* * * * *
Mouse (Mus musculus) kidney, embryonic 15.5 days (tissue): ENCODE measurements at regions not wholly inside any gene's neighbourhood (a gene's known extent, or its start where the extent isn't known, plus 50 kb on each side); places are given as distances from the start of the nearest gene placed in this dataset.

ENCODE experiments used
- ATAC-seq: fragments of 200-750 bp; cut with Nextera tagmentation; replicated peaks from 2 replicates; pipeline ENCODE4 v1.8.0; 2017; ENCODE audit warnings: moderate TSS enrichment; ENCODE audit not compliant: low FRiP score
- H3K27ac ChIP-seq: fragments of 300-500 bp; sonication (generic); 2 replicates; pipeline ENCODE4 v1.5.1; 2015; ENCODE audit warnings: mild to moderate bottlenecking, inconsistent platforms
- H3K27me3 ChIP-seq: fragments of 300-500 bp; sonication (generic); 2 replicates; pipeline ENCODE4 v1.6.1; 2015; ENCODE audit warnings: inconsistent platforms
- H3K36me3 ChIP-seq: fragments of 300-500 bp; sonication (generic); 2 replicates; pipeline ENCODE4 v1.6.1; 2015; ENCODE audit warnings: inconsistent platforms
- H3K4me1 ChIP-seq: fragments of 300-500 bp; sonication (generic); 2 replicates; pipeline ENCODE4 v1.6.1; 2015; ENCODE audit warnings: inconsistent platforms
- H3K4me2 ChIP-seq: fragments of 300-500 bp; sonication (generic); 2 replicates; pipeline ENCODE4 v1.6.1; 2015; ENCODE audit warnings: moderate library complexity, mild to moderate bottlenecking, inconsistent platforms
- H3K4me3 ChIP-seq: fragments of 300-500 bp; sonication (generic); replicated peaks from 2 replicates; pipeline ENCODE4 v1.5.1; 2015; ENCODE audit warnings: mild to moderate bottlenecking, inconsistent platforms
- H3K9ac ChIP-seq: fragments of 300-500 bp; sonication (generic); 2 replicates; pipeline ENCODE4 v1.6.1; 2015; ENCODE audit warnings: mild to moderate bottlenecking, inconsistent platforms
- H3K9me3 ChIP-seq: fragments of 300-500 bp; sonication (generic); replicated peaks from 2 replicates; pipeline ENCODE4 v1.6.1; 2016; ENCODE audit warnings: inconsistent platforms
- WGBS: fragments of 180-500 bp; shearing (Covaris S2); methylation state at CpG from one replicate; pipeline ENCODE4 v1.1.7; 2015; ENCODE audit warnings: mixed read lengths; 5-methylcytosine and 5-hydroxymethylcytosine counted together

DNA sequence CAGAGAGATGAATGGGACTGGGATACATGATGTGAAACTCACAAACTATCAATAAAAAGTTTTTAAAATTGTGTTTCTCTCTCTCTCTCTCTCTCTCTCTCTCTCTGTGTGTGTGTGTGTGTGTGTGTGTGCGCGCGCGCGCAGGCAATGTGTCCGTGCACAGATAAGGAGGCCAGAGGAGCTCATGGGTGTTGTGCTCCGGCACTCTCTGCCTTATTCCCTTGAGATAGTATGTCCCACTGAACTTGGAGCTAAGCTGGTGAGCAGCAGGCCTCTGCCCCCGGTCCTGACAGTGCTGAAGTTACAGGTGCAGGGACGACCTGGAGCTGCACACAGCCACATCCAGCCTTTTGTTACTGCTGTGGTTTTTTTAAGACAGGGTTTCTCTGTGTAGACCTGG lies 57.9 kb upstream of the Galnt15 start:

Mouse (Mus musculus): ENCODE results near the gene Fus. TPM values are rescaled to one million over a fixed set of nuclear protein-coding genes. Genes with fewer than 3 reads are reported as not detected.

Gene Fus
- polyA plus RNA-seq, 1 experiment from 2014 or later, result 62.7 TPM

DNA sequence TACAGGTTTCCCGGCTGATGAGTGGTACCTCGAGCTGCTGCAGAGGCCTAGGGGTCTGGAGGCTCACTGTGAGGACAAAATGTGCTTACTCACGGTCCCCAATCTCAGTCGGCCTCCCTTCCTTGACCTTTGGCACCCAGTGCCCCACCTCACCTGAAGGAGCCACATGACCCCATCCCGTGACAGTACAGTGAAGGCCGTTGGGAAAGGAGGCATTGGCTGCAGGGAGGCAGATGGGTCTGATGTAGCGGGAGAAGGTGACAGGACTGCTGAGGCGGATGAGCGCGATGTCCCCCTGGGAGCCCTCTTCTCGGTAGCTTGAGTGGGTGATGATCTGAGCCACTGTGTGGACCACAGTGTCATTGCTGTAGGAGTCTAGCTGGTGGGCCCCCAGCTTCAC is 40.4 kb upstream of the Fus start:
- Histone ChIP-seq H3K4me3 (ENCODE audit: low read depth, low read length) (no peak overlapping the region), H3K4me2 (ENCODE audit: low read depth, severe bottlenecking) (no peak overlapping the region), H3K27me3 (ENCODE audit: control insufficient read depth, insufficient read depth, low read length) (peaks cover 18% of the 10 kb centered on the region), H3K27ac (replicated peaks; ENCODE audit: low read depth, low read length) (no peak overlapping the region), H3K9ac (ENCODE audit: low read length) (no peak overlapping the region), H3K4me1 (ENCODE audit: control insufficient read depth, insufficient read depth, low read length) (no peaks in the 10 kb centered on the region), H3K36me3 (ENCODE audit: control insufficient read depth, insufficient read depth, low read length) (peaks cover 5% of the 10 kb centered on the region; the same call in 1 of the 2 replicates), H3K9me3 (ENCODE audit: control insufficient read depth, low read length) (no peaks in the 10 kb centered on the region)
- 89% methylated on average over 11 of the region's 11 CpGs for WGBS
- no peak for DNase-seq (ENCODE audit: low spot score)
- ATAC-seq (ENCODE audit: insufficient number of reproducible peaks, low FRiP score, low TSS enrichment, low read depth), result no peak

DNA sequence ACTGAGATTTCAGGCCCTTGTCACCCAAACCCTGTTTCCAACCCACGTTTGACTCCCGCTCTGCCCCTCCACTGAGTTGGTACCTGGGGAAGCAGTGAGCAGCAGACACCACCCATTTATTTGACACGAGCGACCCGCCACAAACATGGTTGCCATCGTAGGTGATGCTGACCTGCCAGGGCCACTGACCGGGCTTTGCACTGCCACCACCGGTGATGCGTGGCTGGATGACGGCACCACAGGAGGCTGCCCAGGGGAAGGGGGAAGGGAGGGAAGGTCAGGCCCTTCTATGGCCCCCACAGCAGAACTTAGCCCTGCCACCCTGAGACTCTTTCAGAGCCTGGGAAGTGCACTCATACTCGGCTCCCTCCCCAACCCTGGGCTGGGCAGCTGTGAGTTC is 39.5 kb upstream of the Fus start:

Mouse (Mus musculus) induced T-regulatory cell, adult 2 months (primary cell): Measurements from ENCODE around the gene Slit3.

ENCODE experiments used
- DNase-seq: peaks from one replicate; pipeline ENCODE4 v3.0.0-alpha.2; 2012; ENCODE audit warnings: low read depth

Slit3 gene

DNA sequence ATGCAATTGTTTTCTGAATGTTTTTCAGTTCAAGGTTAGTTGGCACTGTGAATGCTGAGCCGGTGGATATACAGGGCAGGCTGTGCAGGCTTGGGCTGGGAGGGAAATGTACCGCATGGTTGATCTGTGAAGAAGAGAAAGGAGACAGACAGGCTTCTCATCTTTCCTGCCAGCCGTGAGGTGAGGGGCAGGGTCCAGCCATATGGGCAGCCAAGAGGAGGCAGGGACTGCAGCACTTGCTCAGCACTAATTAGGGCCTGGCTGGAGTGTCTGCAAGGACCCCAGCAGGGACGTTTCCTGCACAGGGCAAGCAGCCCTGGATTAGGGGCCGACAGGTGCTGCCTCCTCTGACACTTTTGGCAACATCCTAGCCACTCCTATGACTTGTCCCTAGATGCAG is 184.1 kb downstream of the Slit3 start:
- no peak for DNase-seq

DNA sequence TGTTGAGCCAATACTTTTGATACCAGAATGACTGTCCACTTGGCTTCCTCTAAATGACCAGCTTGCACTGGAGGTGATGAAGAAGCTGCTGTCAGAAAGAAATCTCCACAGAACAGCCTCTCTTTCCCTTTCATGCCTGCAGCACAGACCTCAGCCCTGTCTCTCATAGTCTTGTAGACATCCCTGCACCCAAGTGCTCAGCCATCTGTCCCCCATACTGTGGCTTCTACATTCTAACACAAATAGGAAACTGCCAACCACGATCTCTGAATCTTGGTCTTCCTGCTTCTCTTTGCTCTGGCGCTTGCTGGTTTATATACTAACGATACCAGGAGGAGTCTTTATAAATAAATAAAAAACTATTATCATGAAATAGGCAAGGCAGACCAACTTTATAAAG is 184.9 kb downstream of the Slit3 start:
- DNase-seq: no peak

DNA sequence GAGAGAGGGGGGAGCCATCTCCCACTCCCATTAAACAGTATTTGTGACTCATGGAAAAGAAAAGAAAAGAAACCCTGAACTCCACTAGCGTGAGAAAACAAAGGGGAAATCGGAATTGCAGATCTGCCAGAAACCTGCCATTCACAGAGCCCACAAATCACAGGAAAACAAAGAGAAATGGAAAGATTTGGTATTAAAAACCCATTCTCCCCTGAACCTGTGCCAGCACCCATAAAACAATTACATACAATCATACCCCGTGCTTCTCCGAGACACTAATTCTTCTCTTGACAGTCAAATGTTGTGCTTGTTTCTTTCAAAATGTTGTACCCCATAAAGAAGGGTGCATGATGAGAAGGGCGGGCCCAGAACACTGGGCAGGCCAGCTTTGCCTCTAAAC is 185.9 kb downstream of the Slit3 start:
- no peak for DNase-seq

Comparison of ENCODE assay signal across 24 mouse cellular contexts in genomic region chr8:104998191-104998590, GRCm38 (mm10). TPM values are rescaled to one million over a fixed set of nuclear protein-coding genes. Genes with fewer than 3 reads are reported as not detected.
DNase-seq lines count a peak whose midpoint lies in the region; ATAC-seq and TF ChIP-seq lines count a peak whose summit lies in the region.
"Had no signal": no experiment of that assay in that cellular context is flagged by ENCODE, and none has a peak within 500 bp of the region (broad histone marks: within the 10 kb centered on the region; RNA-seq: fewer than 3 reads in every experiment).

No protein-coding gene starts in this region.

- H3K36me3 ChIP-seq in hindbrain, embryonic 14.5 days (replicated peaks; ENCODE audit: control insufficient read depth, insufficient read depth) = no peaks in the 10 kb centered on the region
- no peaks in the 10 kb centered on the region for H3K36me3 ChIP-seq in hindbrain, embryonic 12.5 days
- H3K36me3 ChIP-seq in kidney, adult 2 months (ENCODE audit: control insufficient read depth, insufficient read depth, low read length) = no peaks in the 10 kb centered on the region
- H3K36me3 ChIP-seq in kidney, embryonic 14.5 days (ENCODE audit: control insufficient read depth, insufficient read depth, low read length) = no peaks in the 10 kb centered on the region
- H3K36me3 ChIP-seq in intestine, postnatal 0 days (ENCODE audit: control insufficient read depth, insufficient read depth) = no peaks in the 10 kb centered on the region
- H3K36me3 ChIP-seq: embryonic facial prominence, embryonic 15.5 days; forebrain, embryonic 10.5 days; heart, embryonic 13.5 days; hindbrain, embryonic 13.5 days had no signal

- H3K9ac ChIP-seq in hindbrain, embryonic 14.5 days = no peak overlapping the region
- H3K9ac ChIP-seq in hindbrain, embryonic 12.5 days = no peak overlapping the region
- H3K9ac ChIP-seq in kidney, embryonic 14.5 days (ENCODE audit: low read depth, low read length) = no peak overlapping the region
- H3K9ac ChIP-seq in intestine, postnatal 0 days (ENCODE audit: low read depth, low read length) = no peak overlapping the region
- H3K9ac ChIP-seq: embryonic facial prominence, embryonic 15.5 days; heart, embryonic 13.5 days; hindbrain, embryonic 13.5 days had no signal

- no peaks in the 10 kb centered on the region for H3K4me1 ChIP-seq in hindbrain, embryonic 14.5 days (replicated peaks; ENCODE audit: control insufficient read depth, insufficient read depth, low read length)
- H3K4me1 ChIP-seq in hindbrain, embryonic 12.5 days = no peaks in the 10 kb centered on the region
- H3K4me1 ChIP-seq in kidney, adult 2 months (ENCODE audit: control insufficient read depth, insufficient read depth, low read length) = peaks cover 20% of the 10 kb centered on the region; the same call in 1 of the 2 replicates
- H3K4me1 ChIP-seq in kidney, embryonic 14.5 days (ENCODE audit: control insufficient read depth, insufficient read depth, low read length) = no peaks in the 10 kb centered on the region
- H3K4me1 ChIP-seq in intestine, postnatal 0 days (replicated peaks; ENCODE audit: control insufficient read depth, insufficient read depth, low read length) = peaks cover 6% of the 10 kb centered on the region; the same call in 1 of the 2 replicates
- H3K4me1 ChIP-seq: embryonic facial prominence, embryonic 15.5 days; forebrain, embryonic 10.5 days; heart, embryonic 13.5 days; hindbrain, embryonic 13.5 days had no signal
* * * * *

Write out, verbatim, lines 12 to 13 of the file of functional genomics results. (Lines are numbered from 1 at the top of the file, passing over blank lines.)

- WGBS: fragments of 180-500 bp; shearing (Covaris S2); methylation state at CpG from one replicate; pipeline ENCODE4 v1.1.7; 2015; ENCODE audit warnings: mixed read lengths; 5-methylcytosine and 5-hydroxymethylcytosine counted together

DNA sequence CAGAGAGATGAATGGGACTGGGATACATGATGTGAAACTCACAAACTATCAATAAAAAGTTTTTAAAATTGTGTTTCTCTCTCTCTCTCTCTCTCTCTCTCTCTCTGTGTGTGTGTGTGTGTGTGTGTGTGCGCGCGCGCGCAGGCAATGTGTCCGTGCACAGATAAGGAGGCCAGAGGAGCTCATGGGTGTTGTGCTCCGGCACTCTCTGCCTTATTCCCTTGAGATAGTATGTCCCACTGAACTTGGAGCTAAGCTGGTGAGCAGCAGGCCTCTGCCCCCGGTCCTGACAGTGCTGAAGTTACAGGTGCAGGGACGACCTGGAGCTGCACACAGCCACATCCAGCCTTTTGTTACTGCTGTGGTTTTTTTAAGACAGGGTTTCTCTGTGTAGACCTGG lies 57.9 kb upstream of the Galnt15 start: